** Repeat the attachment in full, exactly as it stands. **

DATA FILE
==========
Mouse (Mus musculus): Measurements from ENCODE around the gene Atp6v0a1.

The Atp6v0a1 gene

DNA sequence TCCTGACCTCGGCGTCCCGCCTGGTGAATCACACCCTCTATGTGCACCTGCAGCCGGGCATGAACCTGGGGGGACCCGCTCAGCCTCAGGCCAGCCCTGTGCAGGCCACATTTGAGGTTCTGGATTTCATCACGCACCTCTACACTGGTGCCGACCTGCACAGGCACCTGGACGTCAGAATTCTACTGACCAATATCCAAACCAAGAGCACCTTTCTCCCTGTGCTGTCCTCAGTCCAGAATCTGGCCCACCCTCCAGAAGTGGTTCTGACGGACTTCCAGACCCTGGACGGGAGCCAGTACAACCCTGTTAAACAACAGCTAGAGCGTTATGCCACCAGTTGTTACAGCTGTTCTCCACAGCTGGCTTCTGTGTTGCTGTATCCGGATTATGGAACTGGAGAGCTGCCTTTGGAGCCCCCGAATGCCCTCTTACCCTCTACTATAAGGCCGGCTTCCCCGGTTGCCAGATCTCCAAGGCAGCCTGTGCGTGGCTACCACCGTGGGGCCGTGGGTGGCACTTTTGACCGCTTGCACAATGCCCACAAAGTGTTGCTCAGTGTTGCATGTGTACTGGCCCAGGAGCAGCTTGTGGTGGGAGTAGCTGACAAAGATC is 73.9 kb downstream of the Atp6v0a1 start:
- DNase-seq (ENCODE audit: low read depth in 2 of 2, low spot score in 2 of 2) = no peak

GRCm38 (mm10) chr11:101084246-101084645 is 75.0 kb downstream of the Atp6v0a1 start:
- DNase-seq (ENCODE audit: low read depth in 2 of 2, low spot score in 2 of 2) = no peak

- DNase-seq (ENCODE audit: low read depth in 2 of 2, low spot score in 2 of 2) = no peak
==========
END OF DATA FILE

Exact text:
Mouse (Mus musculus): Measurements from ENCODE around the gene Atp6v0a1.

The Atp6v0a1 gene

DNA sequence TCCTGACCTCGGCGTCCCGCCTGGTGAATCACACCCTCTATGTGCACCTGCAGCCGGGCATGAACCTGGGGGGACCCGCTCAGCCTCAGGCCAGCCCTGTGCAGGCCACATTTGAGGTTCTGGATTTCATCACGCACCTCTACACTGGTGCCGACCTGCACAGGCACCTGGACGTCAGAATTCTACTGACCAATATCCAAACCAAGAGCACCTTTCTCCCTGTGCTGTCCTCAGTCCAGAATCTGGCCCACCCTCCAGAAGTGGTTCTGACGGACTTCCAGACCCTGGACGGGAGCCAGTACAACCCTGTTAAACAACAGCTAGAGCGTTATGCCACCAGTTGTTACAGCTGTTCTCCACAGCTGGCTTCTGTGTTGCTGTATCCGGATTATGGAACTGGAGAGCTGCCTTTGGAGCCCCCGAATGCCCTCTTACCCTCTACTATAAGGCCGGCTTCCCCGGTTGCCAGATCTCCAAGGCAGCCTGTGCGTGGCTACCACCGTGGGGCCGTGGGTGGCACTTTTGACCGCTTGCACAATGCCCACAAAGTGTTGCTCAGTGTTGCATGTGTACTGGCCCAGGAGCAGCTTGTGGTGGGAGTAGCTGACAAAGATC is 73.9 kb downstream of the Atp6v0a1 start:
- DNase-seq (ENCODE audit: low read depth in 2 of 2, low spot score in 2 of 2) = no peak

GRCm38 (mm10) chr11:101084246-101084645 is 75.0 kb downstream of the Atp6v0a1 start:
- DNase-seq (ENCODE audit: low read depth in 2 of 2, low spot score in 2 of 2) = no peak

- DNase-seq (ENCODE audit: low read depth in 2 of 2, low spot score in 2 of 2) = no peak